Diaspora seminars, covering a wide range of interests and topics, are designed to help to exchange information and encourage sustained critical dialogue without dividing attendees into their disciplinary camps. New people and presenters join the BHN seminars every year. This time the event offered a good balance between three Baltic countries and a good distribution of participants from Lithuania, Latvia and Estonia. The small-scale setting of the conference allowed for an intimate exchange of ideas. Opportunity to place one’s own research in a wider cultural context and learn about the skills and techniques used by other scholars was a significant advantage of this seminar.
At the age of five, Tony Mankus along with his family was forced to leave Lithuania during World War II. The feeling and even pain of being exiled has never left him, neither in his young days spent in the DP camp in Germany, nor in old age living in the United States. “Where do I belong? Where is my place?” are key questions that Mankus tries to answer in his book “Where Do I Belong To?: An Immigrant’s Quest for Identity”(2013). This frank and unsentimental story will be of a special interest to those readers who want to learn more about authentic experiences of immigrants.
On July 15-17, 2015 about 150 delegates from 33 countries gathered at the 25th Lithuanian World Community (LWC) Seimas in Vilnius. During the three-day event, the participants discussed the present and the future of the LWC, paying special attention to Lithuanian education and cooperation with the Lithuanian authorities.
On the first day of Seimas, Lituanica Department of Martynas Mažvydas National Library of Lithuania in Parliament of the Republic of Lithuania invited the delegates to the opening of a new exhibition “Lithuanian Publishing in Post-WWII Europe”.
In the opening speech, the head of the Department, Jolanta Budriūnienė, talked about the idea of the exhibition – using the rich collection of Lithuanian DP Publishing, 1945-1952, housed at the National Library of Lithuania to commemorate 70 years since the mass westward flight of the Baltic Displaced Persons, refugees from war-torn Lithuania. It should be noted that in 2011, the collection was recognised as part of Lithuania’s documentary heritage and included in the UNESCO’s program “World Memory” for the Lithuanian National Register.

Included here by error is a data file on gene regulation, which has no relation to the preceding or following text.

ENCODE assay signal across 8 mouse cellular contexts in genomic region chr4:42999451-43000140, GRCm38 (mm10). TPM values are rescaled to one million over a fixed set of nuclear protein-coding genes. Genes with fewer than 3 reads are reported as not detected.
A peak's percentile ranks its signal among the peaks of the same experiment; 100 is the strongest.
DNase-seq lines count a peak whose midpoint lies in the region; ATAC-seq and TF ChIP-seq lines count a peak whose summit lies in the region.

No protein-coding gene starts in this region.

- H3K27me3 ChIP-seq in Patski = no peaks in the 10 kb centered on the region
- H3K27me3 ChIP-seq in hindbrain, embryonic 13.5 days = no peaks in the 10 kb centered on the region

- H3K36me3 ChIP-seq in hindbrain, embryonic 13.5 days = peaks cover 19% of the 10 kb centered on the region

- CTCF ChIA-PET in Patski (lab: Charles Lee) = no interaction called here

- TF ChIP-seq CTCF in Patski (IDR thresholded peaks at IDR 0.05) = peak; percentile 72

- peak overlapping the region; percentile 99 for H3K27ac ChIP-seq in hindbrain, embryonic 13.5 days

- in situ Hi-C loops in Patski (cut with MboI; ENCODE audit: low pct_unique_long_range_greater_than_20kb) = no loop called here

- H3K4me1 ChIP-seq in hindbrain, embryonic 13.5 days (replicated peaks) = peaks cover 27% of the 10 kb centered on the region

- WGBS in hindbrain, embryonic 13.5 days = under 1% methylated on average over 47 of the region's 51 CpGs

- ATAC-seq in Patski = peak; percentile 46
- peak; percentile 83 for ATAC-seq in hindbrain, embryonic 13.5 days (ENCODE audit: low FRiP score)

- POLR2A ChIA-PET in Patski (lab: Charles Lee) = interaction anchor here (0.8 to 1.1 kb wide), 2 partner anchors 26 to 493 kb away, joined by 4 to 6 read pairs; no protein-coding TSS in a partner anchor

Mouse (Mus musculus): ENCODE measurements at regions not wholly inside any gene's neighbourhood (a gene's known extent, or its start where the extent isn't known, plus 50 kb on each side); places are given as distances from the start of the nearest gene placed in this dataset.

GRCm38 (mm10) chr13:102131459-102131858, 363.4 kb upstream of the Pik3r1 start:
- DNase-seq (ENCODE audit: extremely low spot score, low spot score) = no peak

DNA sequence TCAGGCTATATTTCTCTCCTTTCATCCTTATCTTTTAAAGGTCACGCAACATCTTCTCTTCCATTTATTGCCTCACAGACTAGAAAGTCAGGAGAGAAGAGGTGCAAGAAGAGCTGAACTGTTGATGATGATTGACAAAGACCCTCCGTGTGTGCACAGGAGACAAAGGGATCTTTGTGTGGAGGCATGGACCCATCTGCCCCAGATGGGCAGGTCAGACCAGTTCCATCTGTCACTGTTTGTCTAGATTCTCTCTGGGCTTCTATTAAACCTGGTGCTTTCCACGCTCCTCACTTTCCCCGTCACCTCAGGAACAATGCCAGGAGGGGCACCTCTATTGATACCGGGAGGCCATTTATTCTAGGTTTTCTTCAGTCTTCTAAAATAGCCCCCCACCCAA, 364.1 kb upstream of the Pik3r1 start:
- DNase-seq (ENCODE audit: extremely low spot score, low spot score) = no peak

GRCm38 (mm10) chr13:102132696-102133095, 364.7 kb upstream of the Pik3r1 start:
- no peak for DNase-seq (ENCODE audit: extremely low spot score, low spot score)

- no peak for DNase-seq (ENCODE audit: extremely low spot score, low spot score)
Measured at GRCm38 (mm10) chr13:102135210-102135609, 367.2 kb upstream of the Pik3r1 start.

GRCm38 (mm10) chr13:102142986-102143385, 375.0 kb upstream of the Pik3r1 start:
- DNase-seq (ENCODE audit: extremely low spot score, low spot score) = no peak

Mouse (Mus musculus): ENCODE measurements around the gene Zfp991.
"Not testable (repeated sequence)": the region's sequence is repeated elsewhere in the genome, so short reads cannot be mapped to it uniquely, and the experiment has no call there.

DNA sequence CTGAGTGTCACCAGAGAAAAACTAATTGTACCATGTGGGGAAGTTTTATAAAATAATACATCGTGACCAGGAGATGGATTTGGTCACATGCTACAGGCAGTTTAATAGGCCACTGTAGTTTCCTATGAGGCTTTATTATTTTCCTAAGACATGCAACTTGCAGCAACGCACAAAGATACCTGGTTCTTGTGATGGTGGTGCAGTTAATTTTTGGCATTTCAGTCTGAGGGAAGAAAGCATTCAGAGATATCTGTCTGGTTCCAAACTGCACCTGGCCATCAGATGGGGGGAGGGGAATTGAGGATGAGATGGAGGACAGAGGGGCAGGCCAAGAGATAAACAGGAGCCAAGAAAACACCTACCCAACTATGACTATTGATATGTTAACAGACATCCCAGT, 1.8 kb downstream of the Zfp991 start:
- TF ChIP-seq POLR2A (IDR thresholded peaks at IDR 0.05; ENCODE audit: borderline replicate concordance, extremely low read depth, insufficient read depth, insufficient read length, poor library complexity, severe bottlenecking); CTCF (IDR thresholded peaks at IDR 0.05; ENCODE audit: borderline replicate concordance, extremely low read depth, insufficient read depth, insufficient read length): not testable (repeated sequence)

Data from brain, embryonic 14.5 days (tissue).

The Deputy Speaker of Lithuanian Parliament and the hostess of the exhibition, Irena Degutienė, stressed that at the end of WWII, while Europe was freeing itself, in Lithuania, guerrilla fighting had only intensified and the mass deportations were taking place. Thus, it is not surprising that Lithuanian publishing, exiled from the homeland, had to establish itself in the West. “Our language was alive and will be alive, because everything depends on our willingness to speak the language, regardless of where one lives,” Degutienė concluded her speech.
Dr. Vincas Bartusevičius, the director of Lithuanian Institute of Culture in Germany and the author of a monograph “The DP Camps in Germany, 1945-1951”, gave an overview of the historical context and the conditions under which Lithuanian publishing evolved in post-war Germany and other Western European countries.
The chair of the LWC Culture Commission, Jūratė Caspersen, invited Lithuanian diaspora communities to remember their historical origins by seizing the opportunity to exhibit the travelling exhibition “Lithuanian Publishing in Post-WW II Europe” in their host countries.
The exhibition was prepared by the Lituanica Department of the National Library of Lithuania in partnership with Lithuanian Institute of Culture in Germany. Support came from the Ministry of Culture of the Republic of Lithuania on the recommendation of Lithuanian Traditions and Heritage Commission.